- 2.2 The university will adopt the anti-casualisation claim currently tabled by the joint trade unions.
- 2.3 The university will take meaningful action to reduce the pay gap, including a committment to tackling genered and racialised pay inequalities and a commitment to a 1:6 pay ratio.
Trade Union ‘Green Reps’
This claim seeks formal recognition of workplace ‘Green Reps’ in each Section/Department/Institute. Green reps will have responsibility for helping ensure that the commitments set out here are fulfilled and will represent members concerns about the impact of the University on climate change and the ecological crisis.
- 2.4 The University will work with the joint trade unions to facilitate the formal recognition of trade union Green Reps who will have a similar role and status to that of workplace health and safety representatives.
- 2.5 Green Reps will be given adequate time for training and representing members, and the necessary additional facilities time will be allocated to each of the trade union branches for organising and co-ordinating Green Reps.
3. Decarbonise and Decolonise the Curriculum
The principle of Education for Sustainable Development (ESD) is embedded in Sustainable Development Goal 4, to ensure inclusive and equitable quality education and promote lifelong learning opportunities for all. Principles of ESD are explicit that teaching and learning should be transformative and allow us to make informed decisions and take individual and collective action to tackle the climate crisis and ensure the sustainability of the planet. This involves embedding ESD across the whole institution, supported by the necessary resources to support staff training and development. The joint trade unions and students Guild adopt a ‘decarbonise and decolonise’ approach. This means addressing climate change by linking the struggle for climate justice to colonialism (the imposition of Western political and high-carbon economic systems on non-Western countries) and exploring how the inequalities driven by our system globally are closely linked to the drivers of climate change. This also means accepting that encouraging growth in the teaching areas that are more commercially attractive does not necessarily sustain positive environmental agendas. The University must review its role in reproducing unsustainable economies through its teaching and research, and the associated careers pathways of students. All changes to the curriculum must be under the supervision and control of the lecturers and professional services staff with the expertise in pedagogy and delivery in particular subject areas.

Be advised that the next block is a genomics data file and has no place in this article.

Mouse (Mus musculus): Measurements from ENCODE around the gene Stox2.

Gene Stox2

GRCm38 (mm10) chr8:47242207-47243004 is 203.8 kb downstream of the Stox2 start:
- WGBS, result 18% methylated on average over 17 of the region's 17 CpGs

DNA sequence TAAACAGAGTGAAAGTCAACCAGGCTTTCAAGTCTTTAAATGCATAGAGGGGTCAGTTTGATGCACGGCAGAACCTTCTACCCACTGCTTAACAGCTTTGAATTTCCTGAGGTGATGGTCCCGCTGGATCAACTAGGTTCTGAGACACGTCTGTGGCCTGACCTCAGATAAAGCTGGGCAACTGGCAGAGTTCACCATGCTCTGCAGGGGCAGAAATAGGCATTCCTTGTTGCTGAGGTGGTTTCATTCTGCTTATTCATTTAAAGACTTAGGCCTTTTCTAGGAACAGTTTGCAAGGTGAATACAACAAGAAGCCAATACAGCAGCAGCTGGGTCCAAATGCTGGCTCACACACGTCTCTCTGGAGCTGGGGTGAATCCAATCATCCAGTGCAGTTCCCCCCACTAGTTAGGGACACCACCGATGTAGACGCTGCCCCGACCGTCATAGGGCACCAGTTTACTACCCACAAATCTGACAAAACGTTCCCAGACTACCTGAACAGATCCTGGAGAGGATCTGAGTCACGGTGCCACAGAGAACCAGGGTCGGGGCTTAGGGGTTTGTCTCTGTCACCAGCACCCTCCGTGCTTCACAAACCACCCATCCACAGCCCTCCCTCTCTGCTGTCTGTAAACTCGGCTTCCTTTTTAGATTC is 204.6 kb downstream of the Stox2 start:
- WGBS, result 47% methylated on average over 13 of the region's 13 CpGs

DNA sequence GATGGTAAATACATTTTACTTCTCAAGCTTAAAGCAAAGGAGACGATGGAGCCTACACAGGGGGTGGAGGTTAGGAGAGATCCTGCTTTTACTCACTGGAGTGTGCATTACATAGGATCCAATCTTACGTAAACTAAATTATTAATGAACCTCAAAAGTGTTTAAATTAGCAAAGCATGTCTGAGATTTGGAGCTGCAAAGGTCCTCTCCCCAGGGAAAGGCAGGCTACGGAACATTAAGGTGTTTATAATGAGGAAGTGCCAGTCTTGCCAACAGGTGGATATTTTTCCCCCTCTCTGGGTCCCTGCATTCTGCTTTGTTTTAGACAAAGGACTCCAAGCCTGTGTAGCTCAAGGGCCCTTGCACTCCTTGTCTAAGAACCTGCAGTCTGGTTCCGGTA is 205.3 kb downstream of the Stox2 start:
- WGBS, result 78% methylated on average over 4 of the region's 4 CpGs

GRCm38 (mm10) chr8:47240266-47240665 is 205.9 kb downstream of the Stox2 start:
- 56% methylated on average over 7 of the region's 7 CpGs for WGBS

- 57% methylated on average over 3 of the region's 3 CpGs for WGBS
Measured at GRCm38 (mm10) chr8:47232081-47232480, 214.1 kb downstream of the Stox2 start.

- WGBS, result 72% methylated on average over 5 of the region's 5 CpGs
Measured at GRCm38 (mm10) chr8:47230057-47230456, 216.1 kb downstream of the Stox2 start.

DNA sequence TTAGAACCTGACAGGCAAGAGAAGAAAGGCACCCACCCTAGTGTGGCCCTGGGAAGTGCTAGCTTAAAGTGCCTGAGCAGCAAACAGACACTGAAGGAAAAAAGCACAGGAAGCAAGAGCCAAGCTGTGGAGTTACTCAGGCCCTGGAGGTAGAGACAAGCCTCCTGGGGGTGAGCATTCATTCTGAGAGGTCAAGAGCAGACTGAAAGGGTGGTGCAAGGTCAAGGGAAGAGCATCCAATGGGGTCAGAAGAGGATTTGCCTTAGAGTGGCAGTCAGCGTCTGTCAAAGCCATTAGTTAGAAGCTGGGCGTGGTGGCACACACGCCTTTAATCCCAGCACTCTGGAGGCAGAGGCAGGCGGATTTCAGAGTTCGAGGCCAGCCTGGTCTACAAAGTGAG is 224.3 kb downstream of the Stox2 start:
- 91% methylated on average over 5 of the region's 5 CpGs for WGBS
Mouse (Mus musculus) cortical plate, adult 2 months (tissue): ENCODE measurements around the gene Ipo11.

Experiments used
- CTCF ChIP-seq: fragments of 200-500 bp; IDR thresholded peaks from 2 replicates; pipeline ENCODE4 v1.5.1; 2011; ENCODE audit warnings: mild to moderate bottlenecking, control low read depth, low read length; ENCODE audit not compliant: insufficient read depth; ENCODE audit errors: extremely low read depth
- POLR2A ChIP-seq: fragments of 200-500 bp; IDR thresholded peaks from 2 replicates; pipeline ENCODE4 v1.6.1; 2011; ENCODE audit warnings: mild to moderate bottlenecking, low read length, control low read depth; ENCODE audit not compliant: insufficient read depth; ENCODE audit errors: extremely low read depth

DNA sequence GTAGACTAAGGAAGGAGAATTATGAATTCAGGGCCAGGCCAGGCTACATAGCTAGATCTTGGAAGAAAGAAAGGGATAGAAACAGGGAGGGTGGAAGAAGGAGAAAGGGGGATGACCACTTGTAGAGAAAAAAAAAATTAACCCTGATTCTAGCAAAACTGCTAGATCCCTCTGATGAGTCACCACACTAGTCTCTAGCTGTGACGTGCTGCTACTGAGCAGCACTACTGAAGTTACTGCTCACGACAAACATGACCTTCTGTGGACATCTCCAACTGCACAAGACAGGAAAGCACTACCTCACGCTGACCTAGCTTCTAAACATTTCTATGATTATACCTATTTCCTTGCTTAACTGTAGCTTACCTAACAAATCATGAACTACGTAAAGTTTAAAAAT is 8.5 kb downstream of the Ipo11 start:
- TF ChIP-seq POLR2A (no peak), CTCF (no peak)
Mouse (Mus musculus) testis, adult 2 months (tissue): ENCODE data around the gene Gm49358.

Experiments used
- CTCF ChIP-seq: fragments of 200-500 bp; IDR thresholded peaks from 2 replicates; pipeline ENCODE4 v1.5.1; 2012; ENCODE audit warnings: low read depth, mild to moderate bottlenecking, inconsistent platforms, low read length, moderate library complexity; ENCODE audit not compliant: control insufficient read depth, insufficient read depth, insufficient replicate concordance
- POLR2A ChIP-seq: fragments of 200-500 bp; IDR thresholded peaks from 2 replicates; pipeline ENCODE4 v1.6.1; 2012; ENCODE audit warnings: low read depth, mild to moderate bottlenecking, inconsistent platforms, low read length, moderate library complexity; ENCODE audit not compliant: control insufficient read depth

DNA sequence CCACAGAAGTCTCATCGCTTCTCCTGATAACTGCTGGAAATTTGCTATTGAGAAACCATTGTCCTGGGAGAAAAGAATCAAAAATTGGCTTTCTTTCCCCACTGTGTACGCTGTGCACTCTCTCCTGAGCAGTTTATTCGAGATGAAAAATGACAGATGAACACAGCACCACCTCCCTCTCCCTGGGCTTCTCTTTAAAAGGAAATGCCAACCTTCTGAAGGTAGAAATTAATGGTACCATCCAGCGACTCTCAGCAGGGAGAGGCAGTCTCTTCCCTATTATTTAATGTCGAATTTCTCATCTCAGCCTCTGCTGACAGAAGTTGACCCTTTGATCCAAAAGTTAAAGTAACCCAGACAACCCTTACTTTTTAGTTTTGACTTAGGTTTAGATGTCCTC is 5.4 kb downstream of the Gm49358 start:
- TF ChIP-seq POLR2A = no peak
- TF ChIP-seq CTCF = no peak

To meet those goals, the University will commit to the following:
- 3.1 A negotiated policy for embedding ESD across the curriculum and all areas of institutional practice and activities.
- 3.2 A negotiated policy for staff training and support addressing the workload issues associated with climate proofing lesson plans, course offers and schemes of work
- 3.3 A statement of resourcing: with budget and time allocated.
- 3.4 A negotiated policy to meaningfully decarbonise – to transform learning in ways that equip students with the knowledge, skills and values to transform the carbon intense economic system.
- 3.5 A negotiated policy to meaningfully decolonise teaching – to challenge the ways that institutional and systemic hierarchies are embedded in curricula and employment practices.
- 3.6 The frameworks in 6.4 and 6.5 should be developed in tandem with students and embed the principle of students as co-creators of their education.
- 3.7 A commitment not to pursue growth in areas that contribute towards unsustainable impacts on the environment.
- 3.8 Adopt a publicly available Ethical Careers Policy that explicitly excludes companies pursuing growth in unsustainable practices and processes from recruitment opportunities.
The University will commit to bringing its research agenda (research that is conducted by research staff and supported by internal funds and by external grants) into line with UN SDGs. Most important in this respect is SDG 13, Take urgent action to combat climate change and its impacts.